No more silence. I’ve been thinking about this for several months — and not because that’s the way women are, trying everything on first — but because that’s the way I am: I regard all opportunities as a challenge.
In the five years that have gone by since the wave of protests in 2012, my political views have definitively formed. I’m ready to declare them and defend them on any level, including the level at the very top.
I’m Ksenia Sobchak. I’m 35 years old, I’ve lived and worked in Russia for my whole life, and I care what happens to my country. I take seriously any action in the public arena, and after analyzing all the risks and incredible difficulties involved, I’ve decided that my participation in the presidential elections might really be a step in the direction of the transformations that our country needs so badly.
Despite the attempts by bureaucrats to compromise me and use me for their own purposes, despite attacks by some of my liberal friends, and despite speculation by armchair political analysts, my nomination might and must be of use for the opposition and for society as a whole.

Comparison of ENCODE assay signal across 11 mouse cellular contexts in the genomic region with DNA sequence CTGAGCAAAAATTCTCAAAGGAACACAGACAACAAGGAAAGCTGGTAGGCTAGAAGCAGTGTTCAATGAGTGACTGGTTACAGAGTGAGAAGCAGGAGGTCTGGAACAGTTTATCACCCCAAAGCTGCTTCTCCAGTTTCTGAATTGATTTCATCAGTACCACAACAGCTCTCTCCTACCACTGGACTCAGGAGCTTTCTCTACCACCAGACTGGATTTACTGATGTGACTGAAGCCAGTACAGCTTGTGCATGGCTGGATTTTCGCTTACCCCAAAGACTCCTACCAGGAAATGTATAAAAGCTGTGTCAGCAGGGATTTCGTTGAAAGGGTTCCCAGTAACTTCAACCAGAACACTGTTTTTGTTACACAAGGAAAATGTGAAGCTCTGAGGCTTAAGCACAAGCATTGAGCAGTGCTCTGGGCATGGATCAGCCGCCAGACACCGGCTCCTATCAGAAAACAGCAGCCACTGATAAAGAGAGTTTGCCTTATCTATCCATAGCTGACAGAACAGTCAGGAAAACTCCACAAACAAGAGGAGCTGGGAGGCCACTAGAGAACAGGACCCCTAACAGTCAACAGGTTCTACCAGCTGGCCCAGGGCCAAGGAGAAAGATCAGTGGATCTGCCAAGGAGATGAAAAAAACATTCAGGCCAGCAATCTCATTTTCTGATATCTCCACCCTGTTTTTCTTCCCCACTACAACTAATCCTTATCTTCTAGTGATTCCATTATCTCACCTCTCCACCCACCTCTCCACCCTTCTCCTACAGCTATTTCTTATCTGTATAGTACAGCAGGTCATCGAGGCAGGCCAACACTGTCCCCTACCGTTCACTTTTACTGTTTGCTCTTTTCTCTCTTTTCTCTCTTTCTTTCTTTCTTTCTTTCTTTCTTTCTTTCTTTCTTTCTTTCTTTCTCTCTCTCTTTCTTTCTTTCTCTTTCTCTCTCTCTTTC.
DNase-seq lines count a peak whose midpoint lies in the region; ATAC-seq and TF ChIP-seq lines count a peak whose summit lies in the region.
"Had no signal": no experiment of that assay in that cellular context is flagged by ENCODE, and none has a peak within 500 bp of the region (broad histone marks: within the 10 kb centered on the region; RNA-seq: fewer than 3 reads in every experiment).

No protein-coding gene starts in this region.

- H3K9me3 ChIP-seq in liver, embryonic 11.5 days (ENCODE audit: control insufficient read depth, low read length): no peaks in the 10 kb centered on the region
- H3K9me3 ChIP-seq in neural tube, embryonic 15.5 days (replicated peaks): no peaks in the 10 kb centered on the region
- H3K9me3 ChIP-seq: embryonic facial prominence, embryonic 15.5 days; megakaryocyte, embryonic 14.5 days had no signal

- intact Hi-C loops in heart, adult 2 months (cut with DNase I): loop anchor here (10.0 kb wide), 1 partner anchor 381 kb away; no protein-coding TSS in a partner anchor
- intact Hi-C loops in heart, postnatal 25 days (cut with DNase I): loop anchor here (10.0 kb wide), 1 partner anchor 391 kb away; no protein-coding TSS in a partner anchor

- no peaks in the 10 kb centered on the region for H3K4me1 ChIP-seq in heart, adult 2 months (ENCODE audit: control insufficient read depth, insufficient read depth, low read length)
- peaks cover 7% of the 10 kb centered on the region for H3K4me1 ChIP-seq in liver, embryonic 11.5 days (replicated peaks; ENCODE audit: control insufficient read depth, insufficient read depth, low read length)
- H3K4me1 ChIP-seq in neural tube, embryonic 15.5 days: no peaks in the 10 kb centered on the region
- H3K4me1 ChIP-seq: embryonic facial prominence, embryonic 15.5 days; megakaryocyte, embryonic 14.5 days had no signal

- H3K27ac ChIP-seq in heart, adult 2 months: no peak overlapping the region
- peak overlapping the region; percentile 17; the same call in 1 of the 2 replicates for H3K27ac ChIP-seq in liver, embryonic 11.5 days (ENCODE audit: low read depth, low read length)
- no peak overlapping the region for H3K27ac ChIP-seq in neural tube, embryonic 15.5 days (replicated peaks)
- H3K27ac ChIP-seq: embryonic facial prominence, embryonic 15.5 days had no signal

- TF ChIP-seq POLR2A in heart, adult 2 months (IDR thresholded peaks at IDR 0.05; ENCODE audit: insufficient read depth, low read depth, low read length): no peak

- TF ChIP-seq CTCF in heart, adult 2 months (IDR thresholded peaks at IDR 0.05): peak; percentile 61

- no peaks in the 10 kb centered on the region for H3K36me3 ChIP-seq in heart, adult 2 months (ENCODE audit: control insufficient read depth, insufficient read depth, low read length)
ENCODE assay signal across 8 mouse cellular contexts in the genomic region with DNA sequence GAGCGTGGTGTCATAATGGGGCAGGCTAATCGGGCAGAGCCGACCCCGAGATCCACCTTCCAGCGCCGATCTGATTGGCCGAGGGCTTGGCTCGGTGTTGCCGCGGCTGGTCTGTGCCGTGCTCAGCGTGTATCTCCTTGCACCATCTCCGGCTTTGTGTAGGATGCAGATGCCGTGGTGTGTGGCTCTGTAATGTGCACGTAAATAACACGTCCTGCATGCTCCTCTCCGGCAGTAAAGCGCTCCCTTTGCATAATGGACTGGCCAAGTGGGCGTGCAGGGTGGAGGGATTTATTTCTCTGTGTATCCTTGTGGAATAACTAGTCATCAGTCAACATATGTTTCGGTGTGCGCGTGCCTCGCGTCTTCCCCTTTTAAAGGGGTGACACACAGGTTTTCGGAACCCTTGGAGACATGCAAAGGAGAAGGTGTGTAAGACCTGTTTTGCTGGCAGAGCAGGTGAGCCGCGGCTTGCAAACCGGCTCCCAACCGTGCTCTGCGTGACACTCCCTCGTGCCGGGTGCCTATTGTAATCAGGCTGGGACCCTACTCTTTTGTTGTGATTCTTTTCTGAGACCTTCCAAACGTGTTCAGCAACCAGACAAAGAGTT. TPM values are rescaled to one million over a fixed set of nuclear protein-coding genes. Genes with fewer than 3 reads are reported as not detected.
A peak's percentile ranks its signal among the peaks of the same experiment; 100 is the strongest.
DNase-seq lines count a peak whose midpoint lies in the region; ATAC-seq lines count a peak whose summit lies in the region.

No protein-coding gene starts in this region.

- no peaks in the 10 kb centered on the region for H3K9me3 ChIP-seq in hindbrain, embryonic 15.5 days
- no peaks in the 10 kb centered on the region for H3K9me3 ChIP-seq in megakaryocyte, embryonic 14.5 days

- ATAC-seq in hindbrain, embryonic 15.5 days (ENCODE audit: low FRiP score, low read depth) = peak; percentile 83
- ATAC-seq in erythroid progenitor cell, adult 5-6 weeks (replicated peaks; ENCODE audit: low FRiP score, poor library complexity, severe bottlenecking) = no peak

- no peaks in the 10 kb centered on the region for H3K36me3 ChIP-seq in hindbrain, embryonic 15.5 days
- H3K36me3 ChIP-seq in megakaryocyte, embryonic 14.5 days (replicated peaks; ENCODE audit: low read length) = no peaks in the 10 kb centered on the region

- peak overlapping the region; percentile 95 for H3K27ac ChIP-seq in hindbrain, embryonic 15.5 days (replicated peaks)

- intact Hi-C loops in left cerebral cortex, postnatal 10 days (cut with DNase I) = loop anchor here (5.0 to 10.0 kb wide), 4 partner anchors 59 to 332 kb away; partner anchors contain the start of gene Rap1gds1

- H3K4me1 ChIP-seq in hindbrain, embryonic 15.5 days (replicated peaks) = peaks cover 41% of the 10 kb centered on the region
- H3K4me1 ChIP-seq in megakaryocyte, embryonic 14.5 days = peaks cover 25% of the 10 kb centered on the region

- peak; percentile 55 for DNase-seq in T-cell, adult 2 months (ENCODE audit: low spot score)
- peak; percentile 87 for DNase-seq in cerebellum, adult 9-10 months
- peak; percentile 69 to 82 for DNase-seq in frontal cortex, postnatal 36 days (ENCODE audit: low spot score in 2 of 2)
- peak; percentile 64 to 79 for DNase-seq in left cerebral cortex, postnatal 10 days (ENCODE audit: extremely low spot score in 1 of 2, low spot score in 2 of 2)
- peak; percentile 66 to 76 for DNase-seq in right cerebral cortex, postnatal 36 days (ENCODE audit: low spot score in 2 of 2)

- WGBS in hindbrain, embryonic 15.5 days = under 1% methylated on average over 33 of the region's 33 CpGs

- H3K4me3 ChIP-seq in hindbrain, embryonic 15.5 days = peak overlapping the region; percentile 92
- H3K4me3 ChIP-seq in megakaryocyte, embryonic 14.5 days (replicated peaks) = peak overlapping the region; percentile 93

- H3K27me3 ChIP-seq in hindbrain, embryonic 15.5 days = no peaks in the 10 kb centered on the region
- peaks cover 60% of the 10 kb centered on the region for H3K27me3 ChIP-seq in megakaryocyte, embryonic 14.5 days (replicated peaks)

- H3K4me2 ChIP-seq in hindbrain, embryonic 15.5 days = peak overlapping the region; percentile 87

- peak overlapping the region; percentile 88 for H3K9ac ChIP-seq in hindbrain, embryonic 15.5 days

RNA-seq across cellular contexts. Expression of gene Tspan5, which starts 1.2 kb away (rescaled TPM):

Over the next few weeks I expect I’ll have to explain my position many times, so I want to immediately lay out my main arguments for doing this.
What's to Be Done?
These elections in general probably don’t offer the best choice. The only competition to the main candidate is from those who have been in the public eye for a long time — people who don’t have the power or don’t want to change anything.
People who want change and might be able to carry it out apparently can’t take part. These aren’t the kind of elections we are imagining in our dreams for the future. But only we can fix that. Each one of us can and must declare our position.
We must say that we don’t accept authorities who want a quarter of a century without change at the top; we don’t accept the destruction of education and health care; the monstrous level of corruption and propaganda that has permeated society from a rural school to the Kremlin; the ubiquitous violence of the law enforcement, military and security agencies; we don’t accept war and international isolation.